War of 1812:

Francis Scott Key, land of the free and slavery

By Chuck Springston
Francis Scott Key, land of the free and slavery
As America celebrates the bicentennial of Francis Scott Key’s “Star-Spangled Banner,” it is unlikely that anyone will be singing the national anthem's third verse.

    Written in the dawn’s early light of Sept. 14, 1814, after Baltimore’s Fort McHenry had withstood a British attack in the War of 1812, the song includes these words in the third verse (written here in normal sentence structure rather than verse form):
    "And where is that band who so vauntingly swore that the havoc of war and the battle’s confusion, a home and a country should leave us no more? Their blood has wash’d out their foul footstep’s pollution. No refuge could save the hireling and slave from the terror of flight or the gloom of the grave. And the Star-Spangled Banner in triumph doth wave o'er the land of the free and the home of the brave.”
    That verse mockingly derides the British for—in Key’s words—failing in their sworn mission to destroy the United States through “the havoc of war.” And a land polluted by the “foul footsteps” of invading British soldiers has been washed clean by the blood of Brits the Americans have killed. 
    That gory imagery alone would be enough to eliminate the third verse from most renditions of the song, but then Key throws in the part about the “hireling and slave” who will be forced to flee in terror or face death because there will be no place where they can feel safe.
    In his line about slaves, Key is referring specifically to African-Americans recruited for a British Navy unit formed just for them and called the Colonial Marines, according to historian Gene Allen Smith in The Slaves’ Gamble: Choosing Sides in the War of 1812 (2013, Palgrave Macmillan). Slaves joined the Colonial Marines “because they had been promised freedom and wanted to exact some revenge against their former masters,” Smith writes.
    A hireling in this context is someone who is willing to do just about anything for money, including tasks considered offensive. Key may be talking about the former slaves who joined the British forces, Britain’s use of mercenary soldiers from other countries or even British troops themselves.
    Key (1779-1843) held strong views about slavery—both for and against it.
    He was born about 50 miles northwest of Baltimore on the plantation of a wealthy family that owned slaves. Key studied law in Annapolis, Maryland, and practiced in Frederick, Maryland, before moving to the nation’s capital. The highly regarded Washington lawyer owned several slaves and defended slaveholders in disputes regarding their ownership of African-Americans.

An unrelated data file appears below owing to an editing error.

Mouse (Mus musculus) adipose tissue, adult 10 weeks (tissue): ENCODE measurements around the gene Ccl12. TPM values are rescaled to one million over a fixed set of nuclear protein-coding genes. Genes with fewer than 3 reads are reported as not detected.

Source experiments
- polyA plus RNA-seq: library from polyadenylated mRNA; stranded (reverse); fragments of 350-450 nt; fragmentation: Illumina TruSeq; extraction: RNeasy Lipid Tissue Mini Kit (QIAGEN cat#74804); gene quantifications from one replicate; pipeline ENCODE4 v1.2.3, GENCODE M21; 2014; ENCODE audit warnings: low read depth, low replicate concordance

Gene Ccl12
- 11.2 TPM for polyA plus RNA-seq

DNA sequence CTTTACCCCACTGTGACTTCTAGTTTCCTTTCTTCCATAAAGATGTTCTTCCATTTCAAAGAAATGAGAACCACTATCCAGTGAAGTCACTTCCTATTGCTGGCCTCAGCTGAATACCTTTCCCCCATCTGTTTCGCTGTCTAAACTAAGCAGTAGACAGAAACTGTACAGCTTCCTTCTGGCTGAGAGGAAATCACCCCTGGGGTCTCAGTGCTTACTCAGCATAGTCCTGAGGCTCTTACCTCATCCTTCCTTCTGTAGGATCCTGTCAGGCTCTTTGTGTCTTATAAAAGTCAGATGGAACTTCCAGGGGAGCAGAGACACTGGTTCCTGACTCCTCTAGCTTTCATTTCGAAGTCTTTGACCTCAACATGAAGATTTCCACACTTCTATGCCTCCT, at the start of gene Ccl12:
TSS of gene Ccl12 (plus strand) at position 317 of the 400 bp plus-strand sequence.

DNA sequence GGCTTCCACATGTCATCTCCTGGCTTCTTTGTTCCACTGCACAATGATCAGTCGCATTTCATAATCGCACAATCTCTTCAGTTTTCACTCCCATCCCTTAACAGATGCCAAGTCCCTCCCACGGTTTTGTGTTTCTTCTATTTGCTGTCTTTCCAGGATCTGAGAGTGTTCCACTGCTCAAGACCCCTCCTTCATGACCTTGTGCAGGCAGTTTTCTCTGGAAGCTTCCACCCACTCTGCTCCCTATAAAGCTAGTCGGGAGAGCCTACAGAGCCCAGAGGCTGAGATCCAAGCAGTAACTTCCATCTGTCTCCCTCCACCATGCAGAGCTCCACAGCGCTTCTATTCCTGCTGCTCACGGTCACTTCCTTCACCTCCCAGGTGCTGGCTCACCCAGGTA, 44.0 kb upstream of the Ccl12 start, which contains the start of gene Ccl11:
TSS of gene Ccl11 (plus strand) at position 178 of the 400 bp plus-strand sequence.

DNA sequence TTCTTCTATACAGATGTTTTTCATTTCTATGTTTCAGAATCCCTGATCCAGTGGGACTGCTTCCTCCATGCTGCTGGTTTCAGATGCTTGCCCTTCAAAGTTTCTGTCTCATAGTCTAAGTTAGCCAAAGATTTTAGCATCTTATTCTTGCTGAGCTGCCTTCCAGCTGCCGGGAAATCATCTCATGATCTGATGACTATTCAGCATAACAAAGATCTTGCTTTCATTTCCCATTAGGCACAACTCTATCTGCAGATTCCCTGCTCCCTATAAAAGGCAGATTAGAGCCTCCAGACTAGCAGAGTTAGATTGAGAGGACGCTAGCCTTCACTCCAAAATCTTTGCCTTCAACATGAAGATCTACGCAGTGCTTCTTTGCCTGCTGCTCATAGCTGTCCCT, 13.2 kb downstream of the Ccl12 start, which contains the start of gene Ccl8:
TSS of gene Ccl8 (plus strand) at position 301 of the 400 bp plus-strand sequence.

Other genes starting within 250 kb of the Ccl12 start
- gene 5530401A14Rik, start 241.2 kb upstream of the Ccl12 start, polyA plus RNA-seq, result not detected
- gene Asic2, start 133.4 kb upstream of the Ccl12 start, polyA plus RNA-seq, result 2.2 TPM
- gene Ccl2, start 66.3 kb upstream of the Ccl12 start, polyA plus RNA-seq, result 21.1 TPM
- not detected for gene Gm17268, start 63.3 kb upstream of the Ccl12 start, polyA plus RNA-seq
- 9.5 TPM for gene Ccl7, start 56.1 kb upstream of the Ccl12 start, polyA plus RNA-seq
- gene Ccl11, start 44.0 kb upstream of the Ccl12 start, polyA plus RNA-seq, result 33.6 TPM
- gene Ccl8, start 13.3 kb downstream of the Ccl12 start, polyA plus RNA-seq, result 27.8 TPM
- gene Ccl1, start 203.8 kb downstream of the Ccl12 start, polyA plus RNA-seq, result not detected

President Andrew Jackson appointed him U.S. District Attorney in Washington in 1833. Three years later, using the power of that position, Key prosecuted a white doctor, Rueben Crandall, who had brought abolitionist literature into the city. Key charged that that publications in Crandall’s possession could be used to incite slaves into rebellion. A jury found the doctor not guilty.
    The actions of a slave-owning lawyer who defended other slaveholders and prosecuted abolitionists are not something we can proudly hail, but Key also exhibited attitudes and actions that can be praised.
    He freed at least some of his slaves during his lifetime. In his law practice, Key took cases on behalf of free blacks and slaves who argued they were entitled to freedom under laws that had already put some restrictions on the slave trade. At times, he provided those services for free.
    Key represented the U.S. government—during the administrations of James Monroe and then John Quincy Adams—as it tried to convince the Supreme Court that Africans brought to the U.S. in 1820 on the Antelope should be freed. The ship, flying an American flag, had been intercepted off the coast of Florida by a U.S. customs vessel whose crew found almost 300 slaves aboard, an apparent violation of an 1807 law banning the importation of African slaves for sale in the United States.
     The federal government docked the Antelope in Savannah, Georgia, and began legal proceedings to free the slaves. But Spain and Portugal complained that some Africans on the Antelope belonged to Spanish and Portuguese slave traders.
     The Supreme Court, against the objections of Key and U.S. Attorney General William Wirt, ruled in an 1825 opinion written by Chief Justice John Marshall that the United States had to recognize the rights of other countries where the slave trade was still legal. The court allowed about 40 captives to be sold as slaves to compensate Spanish owners but denied the claims of Portugal. The other slaves were transported back to Africa and freed. (See the ruling here.)
     How could the lawyer who argued passionately against the slave trade in 1825 turn around and prosecute a man for distributing abolitionist literature in 1836? Key reportedly said in one speech, “Where else, except in slavery, was ever such a bed of torture prepared by man for man?”  How could the man who spoke those words own slaves for much of his life?
     It seems the author of the “Star-Spangled Banner,” like Thomas Jefferson, the author of the Declaration of Independence, clearly knew slavery was wrong but was unwilling to be a true leader in its elimination.


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